Iron may damage the articular cartilage in several ways. Iron catalyzes superoxide-dependent lipid peroxidation, which may play a role in joint damage. In animal models, ferric iron has been shown to interfere with collagen formation. Iron has also been shown to increase the release of lysosomal enzymes from cells in the synovial membrane. Iron may also play a role in the development of chondrocalcinosis. Iron inhibits synovial tissue pyrophosphatase in vitro and, therefore, may inhibit pyrophosphatase in vivo, resulting in chondrocalcinosis. Iron in synovial cells may also inhibit the clearance of calcium pyrophosphate from the joint.


Arthropathy of Hemochromatosis

The treatment of hemochromatosis is repeated phlebotomy. Unfortunately,this treatment has little effect on the arthritis, which, along with chondrocalcinosis, usually continues to progress. Treatment of the arthritis consists of administration of acetaminophen and nonsteroidal anti-inflammatory drugs (NSAIDs). Acute pseudogout attacks are treated with higher doses of an NSAID or a short course of glucocorticoids. Placement of a hip or knee prosthesis has been successful in advanced disease.

Hemophilic Arthropathy

Hemophilia is a sex-linked recessive genetic disorder characterized by the absence or deficiency of factor VIII (hemophilia A, or classic hemophilia) or factor IX (hemophilia B, or Christmas disease). Hemophilia A is by far the more common type, constituting 85% of cases. Spontaneous hemarthrosis is a common problem with both types of hemophilia and can lead to a chronic deforming arthritis. The frequency and severity of hemarthrosis are related to the degree of clotting factor deficiency. Hemarthrosis is not common in other inherited disorders of coagulation, such as von Willebrand disease or factor V deficiency.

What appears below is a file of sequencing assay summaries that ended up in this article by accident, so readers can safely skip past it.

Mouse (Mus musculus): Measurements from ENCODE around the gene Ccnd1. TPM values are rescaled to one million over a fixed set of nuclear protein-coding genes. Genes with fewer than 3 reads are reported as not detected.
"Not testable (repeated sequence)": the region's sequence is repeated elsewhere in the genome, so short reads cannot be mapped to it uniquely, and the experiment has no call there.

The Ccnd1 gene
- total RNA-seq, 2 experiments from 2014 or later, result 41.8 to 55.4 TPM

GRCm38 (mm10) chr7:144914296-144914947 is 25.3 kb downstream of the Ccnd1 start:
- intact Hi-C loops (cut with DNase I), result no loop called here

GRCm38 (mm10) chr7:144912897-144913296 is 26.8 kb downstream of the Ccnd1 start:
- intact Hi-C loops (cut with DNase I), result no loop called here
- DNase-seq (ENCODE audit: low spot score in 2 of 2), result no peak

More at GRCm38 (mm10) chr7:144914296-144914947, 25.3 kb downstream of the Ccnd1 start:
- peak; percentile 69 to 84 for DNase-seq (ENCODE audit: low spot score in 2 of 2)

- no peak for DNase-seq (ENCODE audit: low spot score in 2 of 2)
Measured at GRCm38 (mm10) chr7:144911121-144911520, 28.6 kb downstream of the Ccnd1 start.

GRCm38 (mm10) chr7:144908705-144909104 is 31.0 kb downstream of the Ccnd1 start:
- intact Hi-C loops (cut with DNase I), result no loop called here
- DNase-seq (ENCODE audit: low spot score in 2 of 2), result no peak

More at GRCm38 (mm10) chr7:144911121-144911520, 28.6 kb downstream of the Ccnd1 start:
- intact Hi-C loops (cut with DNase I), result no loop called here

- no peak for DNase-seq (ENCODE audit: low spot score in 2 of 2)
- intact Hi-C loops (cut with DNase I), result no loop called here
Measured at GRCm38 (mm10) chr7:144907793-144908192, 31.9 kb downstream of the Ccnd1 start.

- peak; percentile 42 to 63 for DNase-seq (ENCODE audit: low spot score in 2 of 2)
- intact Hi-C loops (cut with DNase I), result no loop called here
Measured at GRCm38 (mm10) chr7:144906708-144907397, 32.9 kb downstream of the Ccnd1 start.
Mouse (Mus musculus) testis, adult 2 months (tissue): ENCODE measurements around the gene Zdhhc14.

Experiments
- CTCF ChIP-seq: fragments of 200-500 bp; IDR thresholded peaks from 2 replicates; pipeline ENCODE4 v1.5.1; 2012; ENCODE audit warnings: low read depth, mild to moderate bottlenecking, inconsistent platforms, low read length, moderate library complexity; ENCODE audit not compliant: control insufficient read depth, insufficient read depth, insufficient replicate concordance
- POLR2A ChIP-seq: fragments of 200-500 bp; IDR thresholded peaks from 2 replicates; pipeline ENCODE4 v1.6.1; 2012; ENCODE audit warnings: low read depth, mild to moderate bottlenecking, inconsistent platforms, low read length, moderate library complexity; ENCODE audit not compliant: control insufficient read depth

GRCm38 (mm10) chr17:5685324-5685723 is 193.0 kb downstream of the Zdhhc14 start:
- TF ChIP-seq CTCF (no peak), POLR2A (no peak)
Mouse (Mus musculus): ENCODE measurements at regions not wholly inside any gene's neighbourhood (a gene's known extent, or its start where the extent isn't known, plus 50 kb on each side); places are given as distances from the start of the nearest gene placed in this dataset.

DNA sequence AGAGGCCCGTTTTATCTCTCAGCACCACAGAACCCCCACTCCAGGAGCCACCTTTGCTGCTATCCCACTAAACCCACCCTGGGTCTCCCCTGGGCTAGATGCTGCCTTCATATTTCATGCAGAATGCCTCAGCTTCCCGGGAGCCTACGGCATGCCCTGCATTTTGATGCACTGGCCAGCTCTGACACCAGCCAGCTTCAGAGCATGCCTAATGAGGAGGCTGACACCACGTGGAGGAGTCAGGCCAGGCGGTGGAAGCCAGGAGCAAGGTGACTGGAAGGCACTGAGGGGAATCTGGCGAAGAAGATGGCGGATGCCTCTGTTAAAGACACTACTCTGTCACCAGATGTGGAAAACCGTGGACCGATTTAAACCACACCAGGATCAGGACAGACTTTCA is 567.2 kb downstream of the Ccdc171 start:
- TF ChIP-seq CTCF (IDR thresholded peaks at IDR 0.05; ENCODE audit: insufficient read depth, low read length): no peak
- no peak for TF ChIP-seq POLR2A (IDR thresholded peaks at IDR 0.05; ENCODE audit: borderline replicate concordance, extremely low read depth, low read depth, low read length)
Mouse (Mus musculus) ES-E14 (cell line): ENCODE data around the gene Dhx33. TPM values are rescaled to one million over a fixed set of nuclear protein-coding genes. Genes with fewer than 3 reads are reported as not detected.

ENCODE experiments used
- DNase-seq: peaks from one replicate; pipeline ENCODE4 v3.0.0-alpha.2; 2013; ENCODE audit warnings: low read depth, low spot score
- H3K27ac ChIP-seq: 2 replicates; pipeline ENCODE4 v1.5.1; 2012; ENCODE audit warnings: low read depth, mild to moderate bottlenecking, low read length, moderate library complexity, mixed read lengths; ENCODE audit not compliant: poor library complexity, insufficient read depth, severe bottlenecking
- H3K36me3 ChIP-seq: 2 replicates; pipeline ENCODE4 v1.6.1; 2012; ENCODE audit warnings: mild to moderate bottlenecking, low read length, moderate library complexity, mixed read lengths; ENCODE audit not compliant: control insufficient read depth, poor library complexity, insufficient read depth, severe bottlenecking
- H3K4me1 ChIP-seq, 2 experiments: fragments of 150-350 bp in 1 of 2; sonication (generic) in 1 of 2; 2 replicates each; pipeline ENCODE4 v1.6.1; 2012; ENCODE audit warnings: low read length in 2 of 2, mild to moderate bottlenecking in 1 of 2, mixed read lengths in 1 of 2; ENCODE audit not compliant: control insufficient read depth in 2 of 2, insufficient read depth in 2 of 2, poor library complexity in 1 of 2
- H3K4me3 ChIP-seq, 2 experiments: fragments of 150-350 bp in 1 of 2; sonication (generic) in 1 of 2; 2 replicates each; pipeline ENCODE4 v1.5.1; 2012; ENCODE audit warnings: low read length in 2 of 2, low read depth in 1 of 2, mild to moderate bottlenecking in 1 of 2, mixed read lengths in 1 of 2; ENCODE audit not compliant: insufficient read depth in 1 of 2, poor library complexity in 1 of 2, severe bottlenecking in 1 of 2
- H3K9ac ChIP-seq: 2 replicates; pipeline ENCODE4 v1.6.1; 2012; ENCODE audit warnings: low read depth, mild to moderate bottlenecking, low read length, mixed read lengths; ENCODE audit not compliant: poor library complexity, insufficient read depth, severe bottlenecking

Hemarthrosis becomes evident after 1 year of age, when the child begins to walk and run. In order of frequency, the joints most commonly affected are the knees, ankles, elbows, shoulders, and hips. Small joints of the hands and feet are occasionally involved.

In the initial stage of arthropathy, hemarthrosis produces a warm, tensely swollen, and painful joint. The patient holds the affected joint in flexion and guards against any movement. Blood in the joint remains liquid because of the absence of intrinsic clotting factors and the absence of tissue thromboplastin in the synovium. The blood in the joint space is resorbed over a period of a week or longer, depending on the size of the hemarthrosis.Joint function usually returns to normal or baseline in about 2 weeks.

Recurrent hemarthrosis leads to the development of a chronic arthritis. The involved joints remain swollen, and flexion deformities develop. In the later stages of arthropathy, joint motion is restricted and function is severely limited. Joint ankylosis, subluxation, and laxity are features of end-stage disease.

Bleeding into muscle and soft tissue also causes musculoskeletal disorders. When bleeding into the iliopsoas muscle occurs, the hip is held in flexion because of the pain, resulting in a hip flexion contracture. Rotation of the hip is preserved, which distinguishes this problem from intraarticular hemorrhage. Expansion of the hematoma may place pressure on the femoral nerve, resulting in a femoral neuropathy. Another problem is shortening of the heel cord secondary to bleeding into the gastrocnemius. Hemorrhage into a closed compartment space, such as the volar compartment in the forearm,can result in muscle necrosis, neuropathy, and flexion deformities of the wrist and fingers. When bleeding involves periosteum or bone, a pseudotumor forms. These occur distal to the elbows or knees in children and improve with treatment of the hemophilia. Surgical removal is indicated if the pseudotumor continues to enlarge. In adults, they occur in the femur and pelvis and are usually refractory to treatment. When bleeding occurs in muscle, cysts may develop within the muscle. Needle aspiration of a cyst is contraindicated because it can induce bleeding.